Aight since firefox decided to crash and delete all the shit I wrote about Eazy, im just gonna jack his bio from hi official website. I aint typing that shit again. Took me like half an hour. SALTY!
Compton, California is a small suburb of Los Angeles, a place known for its vast history of rags-to-riches stories, stardom, glamour, and fame. Compton has emerged from being just another surrounding area of Los Angeles to one of the country’s most well known cities. That fact is attributed to the music in which Compton helped give birth to and make so famous. "Gangsta" rap has developed into a money making enterprise, spreading misogynistic messages, violent overtures, and the theories of toting guns as if it was a sport. Sometimes, the words would prove to be more fiction than fact, but the attention was attracted nonetheless.
One of the artists responsible for making this era of music so spectacular is Eazy-E, a gangsta rapper whose claim to fame was not the music, but in the way he presented it. With a career that would span almost a decade, Eazy became the mark of excellence in gangsta rap, but as with all success comes a price. Eazy would rise above many obstacles that would kill just an average person, and tasted the fruits of his labor until his untimely demise.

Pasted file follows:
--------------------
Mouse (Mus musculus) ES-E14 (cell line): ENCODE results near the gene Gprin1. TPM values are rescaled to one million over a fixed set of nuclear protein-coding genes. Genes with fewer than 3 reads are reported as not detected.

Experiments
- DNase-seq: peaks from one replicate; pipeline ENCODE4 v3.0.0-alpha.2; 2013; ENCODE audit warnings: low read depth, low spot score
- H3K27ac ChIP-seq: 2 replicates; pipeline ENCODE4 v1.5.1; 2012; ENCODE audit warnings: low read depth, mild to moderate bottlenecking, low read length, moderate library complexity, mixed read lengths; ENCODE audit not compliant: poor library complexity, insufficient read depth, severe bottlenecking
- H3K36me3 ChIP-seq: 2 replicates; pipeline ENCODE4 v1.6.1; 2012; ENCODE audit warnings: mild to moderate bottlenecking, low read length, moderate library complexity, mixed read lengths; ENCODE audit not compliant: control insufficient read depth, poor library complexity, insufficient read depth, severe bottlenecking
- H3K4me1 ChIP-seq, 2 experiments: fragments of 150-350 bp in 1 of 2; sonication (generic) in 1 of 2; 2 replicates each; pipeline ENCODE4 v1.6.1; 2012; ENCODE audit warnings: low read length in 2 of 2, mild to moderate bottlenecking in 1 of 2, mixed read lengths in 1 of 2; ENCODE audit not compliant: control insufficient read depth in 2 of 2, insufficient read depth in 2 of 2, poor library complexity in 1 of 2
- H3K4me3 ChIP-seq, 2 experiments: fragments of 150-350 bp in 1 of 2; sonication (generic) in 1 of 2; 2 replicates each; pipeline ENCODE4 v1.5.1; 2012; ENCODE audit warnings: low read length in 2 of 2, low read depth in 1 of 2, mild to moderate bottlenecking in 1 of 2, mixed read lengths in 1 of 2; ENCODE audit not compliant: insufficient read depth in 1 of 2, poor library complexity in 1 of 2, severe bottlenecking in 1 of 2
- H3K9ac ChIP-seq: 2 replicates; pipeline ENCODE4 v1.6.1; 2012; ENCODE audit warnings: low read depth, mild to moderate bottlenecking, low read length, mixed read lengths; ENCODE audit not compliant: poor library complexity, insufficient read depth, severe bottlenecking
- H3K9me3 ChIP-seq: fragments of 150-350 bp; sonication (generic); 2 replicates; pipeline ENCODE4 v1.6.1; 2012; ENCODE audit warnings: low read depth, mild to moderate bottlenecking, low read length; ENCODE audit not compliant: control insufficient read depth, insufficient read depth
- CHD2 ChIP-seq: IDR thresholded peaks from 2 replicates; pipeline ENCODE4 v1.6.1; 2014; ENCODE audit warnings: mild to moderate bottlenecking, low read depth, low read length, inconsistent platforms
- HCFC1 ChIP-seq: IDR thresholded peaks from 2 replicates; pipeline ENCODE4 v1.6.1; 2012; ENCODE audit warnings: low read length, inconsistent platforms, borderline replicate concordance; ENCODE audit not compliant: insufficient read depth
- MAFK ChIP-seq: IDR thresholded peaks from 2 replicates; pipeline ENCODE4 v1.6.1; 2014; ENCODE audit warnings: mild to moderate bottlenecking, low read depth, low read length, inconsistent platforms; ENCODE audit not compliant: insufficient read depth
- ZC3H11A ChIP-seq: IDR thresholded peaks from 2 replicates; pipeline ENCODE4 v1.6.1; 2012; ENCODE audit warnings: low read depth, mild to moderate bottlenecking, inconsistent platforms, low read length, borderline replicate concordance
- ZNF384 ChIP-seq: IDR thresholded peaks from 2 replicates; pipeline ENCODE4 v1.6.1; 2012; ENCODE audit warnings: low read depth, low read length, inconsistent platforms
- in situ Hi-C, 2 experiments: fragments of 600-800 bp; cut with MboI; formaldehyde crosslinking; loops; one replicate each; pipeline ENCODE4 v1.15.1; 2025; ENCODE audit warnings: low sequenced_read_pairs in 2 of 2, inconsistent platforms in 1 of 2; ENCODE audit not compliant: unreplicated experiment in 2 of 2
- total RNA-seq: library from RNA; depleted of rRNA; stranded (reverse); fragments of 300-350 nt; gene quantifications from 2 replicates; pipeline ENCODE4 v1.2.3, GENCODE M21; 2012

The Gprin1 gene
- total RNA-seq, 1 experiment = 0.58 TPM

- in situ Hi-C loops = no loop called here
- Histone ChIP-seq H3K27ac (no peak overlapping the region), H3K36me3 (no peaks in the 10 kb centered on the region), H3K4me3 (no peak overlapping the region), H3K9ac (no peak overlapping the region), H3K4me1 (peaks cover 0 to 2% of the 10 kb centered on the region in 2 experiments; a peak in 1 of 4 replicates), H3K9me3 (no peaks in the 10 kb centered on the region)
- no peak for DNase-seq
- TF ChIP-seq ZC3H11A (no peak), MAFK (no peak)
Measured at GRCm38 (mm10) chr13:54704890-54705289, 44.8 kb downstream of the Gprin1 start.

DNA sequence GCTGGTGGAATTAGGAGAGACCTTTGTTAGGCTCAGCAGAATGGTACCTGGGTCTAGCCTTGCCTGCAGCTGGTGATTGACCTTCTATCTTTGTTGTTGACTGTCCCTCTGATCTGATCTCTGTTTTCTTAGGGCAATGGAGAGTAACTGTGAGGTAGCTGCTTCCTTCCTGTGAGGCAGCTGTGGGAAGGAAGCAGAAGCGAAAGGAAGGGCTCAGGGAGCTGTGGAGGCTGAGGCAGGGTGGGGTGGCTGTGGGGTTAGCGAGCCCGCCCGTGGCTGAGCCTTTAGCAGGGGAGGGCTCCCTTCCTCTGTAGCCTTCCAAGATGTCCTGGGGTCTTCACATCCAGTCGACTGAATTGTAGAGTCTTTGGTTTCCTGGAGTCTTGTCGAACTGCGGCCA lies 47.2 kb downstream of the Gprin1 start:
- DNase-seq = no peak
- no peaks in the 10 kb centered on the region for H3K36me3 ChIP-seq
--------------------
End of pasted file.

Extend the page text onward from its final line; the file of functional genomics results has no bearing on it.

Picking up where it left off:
Born Eric Wright in 1964, Eazy grew up with the same hopes and dreams as most young men from an impoverished background. He wanted to make it big, no matter how he had to do it. Hip-Hop was a flourishing conglomerate, very legal, and one that could provide a way of life that make most envious to the point of rage. The Hip-Hop scene on the western section of the United States was not as lush as it was in the east, but all that would make a drastic change.
Dealing drugs to make a living, Eazy finally did something positive with the money that was leading to the bloodshed on the streets. He took a portion of his earnings and formed a rap label, called Ruthless Records. The attempt to start his rap empire didn’t prove fruitful until up and coming artists Ice Cube and Dr. Dre began to write for the label. When HBO, the signing company of Ruthless Records refused to take one of the group’s songs, titled "Boyz In The Hood," they formed the group N.W.A., an acronym for Niggaz With Attitude. They would bring aboard 1 more member DJ Yella, and the five-man team would begin to blaze the trail that we know today as gangsta rap.